Back in Portland for the summer, I faced the fact that I, too, would not be returning to the University of Oregon in the fall. I was broke. I needed a job, fast.
What I wanted was a high-paying job in the shipyards. So did several thousand other workers, pouring in from around the country. Shipyard jobs were closed shop, union jobs. And Tommy Ray, hardheaded boss of the local Boilermakers, ran a tough guy union. Waiting lists were long. At the start of summer, the union wouldn’t take new applications. So I was on the outside, looking in. Then my grandfather asked, “Why don’t you call Andy Hawkins? See if he can help.”
“Andy Hawkins? He’s still alive?”
It turned out that old Andy Hawkins, retired, was not only still alive, he still pulled the strings behind the scenes at the AFL Laborers Union, Local 296. The word on the street, my grandfather said, was that he showed up at his office every day of the week, rain or shine.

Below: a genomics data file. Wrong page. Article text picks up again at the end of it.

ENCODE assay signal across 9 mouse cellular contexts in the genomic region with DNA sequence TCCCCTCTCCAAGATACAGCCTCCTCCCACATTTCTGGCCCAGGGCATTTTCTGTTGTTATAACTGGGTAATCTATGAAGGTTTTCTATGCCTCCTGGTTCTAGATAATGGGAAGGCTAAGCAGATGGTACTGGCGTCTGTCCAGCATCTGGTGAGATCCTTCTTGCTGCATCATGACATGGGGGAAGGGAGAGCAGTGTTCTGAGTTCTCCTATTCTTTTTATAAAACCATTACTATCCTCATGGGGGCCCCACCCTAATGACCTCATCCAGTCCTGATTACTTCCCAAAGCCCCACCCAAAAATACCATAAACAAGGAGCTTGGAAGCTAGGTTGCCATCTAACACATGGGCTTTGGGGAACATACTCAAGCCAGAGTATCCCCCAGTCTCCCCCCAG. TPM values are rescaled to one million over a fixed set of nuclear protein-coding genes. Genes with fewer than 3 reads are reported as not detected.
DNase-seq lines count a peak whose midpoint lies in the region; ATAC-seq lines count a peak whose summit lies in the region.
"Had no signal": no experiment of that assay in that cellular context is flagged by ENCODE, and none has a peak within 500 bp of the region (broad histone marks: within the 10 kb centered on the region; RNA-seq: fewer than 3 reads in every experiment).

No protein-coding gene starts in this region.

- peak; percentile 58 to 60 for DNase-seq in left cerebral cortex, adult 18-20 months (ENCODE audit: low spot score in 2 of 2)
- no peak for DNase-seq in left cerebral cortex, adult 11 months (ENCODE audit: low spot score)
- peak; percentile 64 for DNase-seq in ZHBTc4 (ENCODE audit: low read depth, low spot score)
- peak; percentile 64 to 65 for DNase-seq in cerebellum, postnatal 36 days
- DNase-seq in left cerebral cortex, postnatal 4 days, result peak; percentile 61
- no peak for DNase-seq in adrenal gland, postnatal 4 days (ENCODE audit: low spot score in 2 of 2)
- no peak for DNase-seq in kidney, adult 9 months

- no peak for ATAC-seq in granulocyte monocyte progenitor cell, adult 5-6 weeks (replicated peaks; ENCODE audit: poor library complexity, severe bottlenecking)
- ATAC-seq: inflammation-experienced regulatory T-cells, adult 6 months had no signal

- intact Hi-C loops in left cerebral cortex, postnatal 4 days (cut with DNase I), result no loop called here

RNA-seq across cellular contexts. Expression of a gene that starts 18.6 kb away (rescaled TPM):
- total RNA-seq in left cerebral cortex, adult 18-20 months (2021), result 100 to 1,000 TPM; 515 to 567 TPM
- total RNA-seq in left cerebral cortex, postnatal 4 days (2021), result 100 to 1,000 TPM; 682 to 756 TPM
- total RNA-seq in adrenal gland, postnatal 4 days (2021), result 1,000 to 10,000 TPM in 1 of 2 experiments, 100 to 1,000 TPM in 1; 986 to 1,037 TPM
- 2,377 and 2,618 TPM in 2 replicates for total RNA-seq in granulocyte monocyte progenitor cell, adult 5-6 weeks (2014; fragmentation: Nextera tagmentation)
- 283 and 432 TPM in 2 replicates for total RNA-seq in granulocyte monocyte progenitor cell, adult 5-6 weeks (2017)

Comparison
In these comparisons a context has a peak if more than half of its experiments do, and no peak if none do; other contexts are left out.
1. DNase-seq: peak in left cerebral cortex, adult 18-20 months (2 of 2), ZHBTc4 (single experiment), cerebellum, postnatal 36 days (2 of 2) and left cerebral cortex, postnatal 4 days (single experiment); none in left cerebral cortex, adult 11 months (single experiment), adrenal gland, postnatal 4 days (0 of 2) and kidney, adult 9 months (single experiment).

“It’s been years since I met Andy Hawkins. He wouldn’t remember me.”
“You’re damned tootin’ he’d remember you. Andy Hawkins remembers everybody he ever met. Go ahead, call him up. Remind him you’re Jim Dewey’s grandson. Go on now, do it.”
To my amazement, Andy Hawkins did remember me. With a roaring laugh on the phone, he said he remembered me as a feisty nine or ten-year-old kid tagging along with his grandpa.
The vigor of his voice after ten years astonished me. The rasp was still there—a voice like a box of rocks.
We had a good talk. He was interested in the fact I had gone on to college. And he said he damned well understood my need for a job. We talked for about ten minutes as I remember it. Then he told me to call him back that afternoon.
When I called back, Hawkins told me to report in at Tommy Ray’s office first thing in the morning, at the Boilermakers’ headquarters.
I never met the man, Tommy Ray, that next morning or any morning. One of his henchmen signed me up and—just like that—I became a card-carrying member of the great International Brotherhood of Boilermakers, Iron Ship Builders and Helpers of America, AFL, Local 72.
Three days later, they put me to work on the swing shift at the Willamette Iron & Steel Company shipyards that sprawled along the North Portland waterfront. I began as a lowly helper. Within two months, however, I gained my license as a journeyman shipfitter, a job that paid almost three times what I’d been making during the year I spent at Meier & Frank’s Department Store.